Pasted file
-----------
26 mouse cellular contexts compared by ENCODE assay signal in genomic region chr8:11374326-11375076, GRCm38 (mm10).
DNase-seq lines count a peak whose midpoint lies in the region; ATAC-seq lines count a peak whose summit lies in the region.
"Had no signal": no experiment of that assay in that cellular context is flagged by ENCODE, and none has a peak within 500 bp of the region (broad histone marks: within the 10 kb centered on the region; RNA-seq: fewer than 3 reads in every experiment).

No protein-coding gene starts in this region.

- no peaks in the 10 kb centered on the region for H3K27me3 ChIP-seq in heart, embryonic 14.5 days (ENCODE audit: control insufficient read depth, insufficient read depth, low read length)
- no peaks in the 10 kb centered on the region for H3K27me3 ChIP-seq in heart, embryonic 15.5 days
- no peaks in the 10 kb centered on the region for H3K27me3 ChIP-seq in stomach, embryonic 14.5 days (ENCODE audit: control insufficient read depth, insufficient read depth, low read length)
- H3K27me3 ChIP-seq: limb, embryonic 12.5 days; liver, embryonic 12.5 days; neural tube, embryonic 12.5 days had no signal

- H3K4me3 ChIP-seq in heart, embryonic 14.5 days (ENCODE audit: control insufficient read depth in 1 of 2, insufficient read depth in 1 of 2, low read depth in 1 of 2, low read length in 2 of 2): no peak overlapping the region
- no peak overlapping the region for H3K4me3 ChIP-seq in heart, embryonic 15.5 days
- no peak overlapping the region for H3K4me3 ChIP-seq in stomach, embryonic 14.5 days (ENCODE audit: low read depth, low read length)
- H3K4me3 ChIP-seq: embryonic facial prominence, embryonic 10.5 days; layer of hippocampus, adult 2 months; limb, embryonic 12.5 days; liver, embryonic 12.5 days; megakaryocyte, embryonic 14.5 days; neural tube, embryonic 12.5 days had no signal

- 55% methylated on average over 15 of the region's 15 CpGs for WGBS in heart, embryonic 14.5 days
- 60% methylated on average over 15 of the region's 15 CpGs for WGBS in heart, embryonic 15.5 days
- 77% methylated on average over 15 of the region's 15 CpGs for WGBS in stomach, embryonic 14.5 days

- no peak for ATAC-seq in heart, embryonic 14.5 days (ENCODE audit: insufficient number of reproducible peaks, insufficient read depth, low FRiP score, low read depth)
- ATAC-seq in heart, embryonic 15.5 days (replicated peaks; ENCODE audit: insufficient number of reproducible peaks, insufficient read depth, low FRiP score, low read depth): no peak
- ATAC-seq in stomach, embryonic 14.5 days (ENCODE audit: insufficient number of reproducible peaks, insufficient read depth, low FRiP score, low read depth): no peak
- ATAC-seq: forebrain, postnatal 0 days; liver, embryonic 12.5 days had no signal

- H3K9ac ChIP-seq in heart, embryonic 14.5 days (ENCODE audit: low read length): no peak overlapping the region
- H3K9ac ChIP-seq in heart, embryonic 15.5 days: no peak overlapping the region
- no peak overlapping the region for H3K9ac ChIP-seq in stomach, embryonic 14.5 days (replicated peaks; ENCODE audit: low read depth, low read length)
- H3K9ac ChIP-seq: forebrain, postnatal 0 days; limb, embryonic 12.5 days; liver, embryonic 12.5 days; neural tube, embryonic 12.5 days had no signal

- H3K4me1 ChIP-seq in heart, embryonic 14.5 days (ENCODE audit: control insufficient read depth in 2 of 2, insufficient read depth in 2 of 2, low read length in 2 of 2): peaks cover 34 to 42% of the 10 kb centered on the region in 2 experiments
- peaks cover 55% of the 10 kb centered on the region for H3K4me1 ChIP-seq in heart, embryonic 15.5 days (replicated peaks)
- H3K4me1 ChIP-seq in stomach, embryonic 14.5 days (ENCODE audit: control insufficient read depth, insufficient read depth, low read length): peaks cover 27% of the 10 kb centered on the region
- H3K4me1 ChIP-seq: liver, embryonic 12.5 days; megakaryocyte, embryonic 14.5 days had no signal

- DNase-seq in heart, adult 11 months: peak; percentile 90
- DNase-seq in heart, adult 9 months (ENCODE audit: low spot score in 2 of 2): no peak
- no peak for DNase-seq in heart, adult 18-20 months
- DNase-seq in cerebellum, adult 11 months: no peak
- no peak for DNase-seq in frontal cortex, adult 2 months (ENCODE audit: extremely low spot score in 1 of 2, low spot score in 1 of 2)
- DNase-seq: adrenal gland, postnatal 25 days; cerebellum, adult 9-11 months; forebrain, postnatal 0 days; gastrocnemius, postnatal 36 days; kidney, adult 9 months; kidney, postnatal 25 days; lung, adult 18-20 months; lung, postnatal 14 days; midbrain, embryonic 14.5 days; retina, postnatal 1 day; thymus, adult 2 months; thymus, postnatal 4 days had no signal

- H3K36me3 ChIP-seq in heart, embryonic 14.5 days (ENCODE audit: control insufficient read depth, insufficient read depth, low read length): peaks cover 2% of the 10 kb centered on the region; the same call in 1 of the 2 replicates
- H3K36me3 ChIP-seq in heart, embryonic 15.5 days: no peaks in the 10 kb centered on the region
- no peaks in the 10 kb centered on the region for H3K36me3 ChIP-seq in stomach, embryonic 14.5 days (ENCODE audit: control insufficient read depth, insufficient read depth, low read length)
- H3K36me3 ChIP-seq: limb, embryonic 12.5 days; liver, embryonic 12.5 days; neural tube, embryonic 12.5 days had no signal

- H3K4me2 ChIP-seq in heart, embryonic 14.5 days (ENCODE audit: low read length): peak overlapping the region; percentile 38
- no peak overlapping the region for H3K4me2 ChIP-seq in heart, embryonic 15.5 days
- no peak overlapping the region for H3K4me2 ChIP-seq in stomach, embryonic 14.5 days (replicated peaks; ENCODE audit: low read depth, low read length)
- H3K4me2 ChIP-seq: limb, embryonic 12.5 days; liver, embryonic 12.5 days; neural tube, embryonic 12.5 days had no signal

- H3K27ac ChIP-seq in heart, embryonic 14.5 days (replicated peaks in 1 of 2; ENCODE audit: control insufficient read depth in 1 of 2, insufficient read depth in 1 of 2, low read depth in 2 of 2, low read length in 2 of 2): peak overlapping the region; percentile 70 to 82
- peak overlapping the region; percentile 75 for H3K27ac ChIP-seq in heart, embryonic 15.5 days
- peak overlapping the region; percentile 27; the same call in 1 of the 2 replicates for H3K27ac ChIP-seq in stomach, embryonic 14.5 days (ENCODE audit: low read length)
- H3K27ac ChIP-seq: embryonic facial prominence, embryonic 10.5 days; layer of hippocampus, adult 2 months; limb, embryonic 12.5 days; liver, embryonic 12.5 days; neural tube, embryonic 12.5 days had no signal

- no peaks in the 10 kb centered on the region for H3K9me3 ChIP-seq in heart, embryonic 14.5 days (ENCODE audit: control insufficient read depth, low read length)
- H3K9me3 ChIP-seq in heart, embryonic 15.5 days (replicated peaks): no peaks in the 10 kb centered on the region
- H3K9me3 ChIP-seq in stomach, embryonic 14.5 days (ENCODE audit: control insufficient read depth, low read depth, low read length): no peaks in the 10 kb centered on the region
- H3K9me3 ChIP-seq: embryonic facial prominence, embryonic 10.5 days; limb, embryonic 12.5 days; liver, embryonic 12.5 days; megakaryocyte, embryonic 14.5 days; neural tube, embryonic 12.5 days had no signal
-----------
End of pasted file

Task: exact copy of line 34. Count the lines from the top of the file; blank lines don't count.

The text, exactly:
- H3K36me3 ChIP-seq in heart, embryonic 14.5 days (ENCODE audit: control insufficient read depth, insufficient read depth, low read length): peaks cover 2% of the 10 kb centered on the region; the same call in 1 of the 2 replicates